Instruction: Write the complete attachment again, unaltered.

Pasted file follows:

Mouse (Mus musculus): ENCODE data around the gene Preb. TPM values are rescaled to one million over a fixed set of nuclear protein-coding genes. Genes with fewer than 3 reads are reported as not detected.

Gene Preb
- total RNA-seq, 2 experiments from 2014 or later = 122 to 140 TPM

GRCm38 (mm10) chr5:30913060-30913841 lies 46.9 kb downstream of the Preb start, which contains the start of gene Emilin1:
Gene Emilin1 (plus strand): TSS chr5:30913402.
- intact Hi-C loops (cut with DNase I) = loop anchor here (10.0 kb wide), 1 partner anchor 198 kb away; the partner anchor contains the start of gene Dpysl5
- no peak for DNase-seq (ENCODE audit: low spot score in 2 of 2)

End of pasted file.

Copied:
Mouse (Mus musculus): ENCODE data around the gene Preb. TPM values are rescaled to one million over a fixed set of nuclear protein-coding genes. Genes with fewer than 3 reads are reported as not detected.

Gene Preb
- total RNA-seq, 2 experiments from 2014 or later = 122 to 140 TPM

GRCm38 (mm10) chr5:30913060-30913841 lies 46.9 kb downstream of the Preb start, which contains the start of gene Emilin1:
Gene Emilin1 (plus strand): TSS chr5:30913402.
- intact Hi-C loops (cut with DNase I) = loop anchor here (10.0 kb wide), 1 partner anchor 198 kb away; the partner anchor contains the start of gene Dpysl5
- no peak for DNase-seq (ENCODE audit: low spot score in 2 of 2)